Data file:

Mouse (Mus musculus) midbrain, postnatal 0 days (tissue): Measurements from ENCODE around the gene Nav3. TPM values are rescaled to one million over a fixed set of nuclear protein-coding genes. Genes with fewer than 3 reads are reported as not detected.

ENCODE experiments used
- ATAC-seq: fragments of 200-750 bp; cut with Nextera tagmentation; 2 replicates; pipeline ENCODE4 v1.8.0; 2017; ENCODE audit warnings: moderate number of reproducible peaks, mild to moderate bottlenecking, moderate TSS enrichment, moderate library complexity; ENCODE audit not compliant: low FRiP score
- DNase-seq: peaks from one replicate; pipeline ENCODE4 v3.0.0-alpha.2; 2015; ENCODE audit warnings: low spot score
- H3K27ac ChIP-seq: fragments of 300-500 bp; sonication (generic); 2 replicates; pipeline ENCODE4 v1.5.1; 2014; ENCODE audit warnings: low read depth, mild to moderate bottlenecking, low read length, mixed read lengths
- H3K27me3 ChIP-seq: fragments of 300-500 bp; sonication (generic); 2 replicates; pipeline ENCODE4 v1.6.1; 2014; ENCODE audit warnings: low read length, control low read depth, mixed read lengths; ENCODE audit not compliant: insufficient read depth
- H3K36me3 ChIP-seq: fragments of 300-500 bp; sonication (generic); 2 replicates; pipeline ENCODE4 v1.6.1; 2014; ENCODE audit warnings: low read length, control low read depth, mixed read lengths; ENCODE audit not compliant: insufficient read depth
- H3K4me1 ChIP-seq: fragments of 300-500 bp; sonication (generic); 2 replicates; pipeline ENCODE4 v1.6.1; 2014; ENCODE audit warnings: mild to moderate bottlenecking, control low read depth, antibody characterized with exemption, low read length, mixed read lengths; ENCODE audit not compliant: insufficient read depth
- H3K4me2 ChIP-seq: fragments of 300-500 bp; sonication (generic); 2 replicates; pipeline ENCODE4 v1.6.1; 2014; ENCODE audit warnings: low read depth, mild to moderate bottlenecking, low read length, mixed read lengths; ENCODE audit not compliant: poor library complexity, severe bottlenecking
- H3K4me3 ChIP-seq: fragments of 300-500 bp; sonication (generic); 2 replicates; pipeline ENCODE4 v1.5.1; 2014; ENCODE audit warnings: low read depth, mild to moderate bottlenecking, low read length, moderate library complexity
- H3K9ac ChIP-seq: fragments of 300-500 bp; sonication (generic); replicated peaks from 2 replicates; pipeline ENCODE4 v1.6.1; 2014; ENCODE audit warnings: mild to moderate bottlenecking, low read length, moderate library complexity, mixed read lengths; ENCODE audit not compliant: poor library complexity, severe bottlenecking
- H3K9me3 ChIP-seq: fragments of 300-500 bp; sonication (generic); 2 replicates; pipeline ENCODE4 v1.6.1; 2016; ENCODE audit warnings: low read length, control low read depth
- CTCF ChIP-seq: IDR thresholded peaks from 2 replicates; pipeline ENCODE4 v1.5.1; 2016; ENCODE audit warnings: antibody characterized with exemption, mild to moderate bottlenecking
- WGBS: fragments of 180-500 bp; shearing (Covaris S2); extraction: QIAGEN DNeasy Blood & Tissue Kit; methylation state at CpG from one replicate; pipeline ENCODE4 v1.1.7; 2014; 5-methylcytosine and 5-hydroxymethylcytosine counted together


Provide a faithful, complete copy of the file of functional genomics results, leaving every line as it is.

Mouse (Mus musculus) midbrain, postnatal 0 days (tissue): Measurements from ENCODE around the gene Nav3. TPM values are rescaled to one million over a fixed set of nuclear protein-coding genes. Genes with fewer than 3 reads are reported as not detected.

ENCODE experiments used
- ATAC-seq: fragments of 200-750 bp; cut with Nextera tagmentation; 2 replicates; pipeline ENCODE4 v1.8.0; 2017; ENCODE audit warnings: moderate number of reproducible peaks, mild to moderate bottlenecking, moderate TSS enrichment, moderate library complexity; ENCODE audit not compliant: low FRiP score
- DNase-seq: peaks from one replicate; pipeline ENCODE4 v3.0.0-alpha.2; 2015; ENCODE audit warnings: low spot score
- H3K27ac ChIP-seq: fragments of 300-500 bp; sonication (generic); 2 replicates; pipeline ENCODE4 v1.5.1; 2014; ENCODE audit warnings: low read depth, mild to moderate bottlenecking, low read length, mixed read lengths
- H3K27me3 ChIP-seq: fragments of 300-500 bp; sonication (generic); 2 replicates; pipeline ENCODE4 v1.6.1; 2014; ENCODE audit warnings: low read length, control low read depth, mixed read lengths; ENCODE audit not compliant: insufficient read depth
- H3K36me3 ChIP-seq: fragments of 300-500 bp; sonication (generic); 2 replicates; pipeline ENCODE4 v1.6.1; 2014; ENCODE audit warnings: low read length, control low read depth, mixed read lengths; ENCODE audit not compliant: insufficient read depth
- H3K4me1 ChIP-seq: fragments of 300-500 bp; sonication (generic); 2 replicates; pipeline ENCODE4 v1.6.1; 2014; ENCODE audit warnings: mild to moderate bottlenecking, control low read depth, antibody characterized with exemption, low read length, mixed read lengths; ENCODE audit not compliant: insufficient read depth
- H3K4me2 ChIP-seq: fragments of 300-500 bp; sonication (generic); 2 replicates; pipeline ENCODE4 v1.6.1; 2014; ENCODE audit warnings: low read depth, mild to moderate bottlenecking, low read length, mixed read lengths; ENCODE audit not compliant: poor library complexity, severe bottlenecking
- H3K4me3 ChIP-seq: fragments of 300-500 bp; sonication (generic); 2 replicates; pipeline ENCODE4 v1.5.1; 2014; ENCODE audit warnings: low read depth, mild to moderate bottlenecking, low read length, moderate library complexity
- H3K9ac ChIP-seq: fragments of 300-500 bp; sonication (generic); replicated peaks from 2 replicates; pipeline ENCODE4 v1.6.1; 2014; ENCODE audit warnings: mild to moderate bottlenecking, low read length, moderate library complexity, mixed read lengths; ENCODE audit not compliant: poor library complexity, severe bottlenecking
- H3K9me3 ChIP-seq: fragments of 300-500 bp; sonication (generic); 2 replicates; pipeline ENCODE4 v1.6.1; 2016; ENCODE audit warnings: low read length, control low read depth
- CTCF ChIP-seq: IDR thresholded peaks from 2 replicates; pipeline ENCODE4 v1.5.1; 2016; ENCODE audit warnings: antibody characterized with exemption, mild to moderate bottlenecking
- WGBS: fragments of 180-500 bp; shearing (Covaris S2); extraction: QIAGEN DNeasy Blood & Tissue Kit; methylation state at CpG from one replicate; pipeline ENCODE4 v1.1.7; 2014; 5-methylcytosine and 5-hydroxymethylcytosine counted together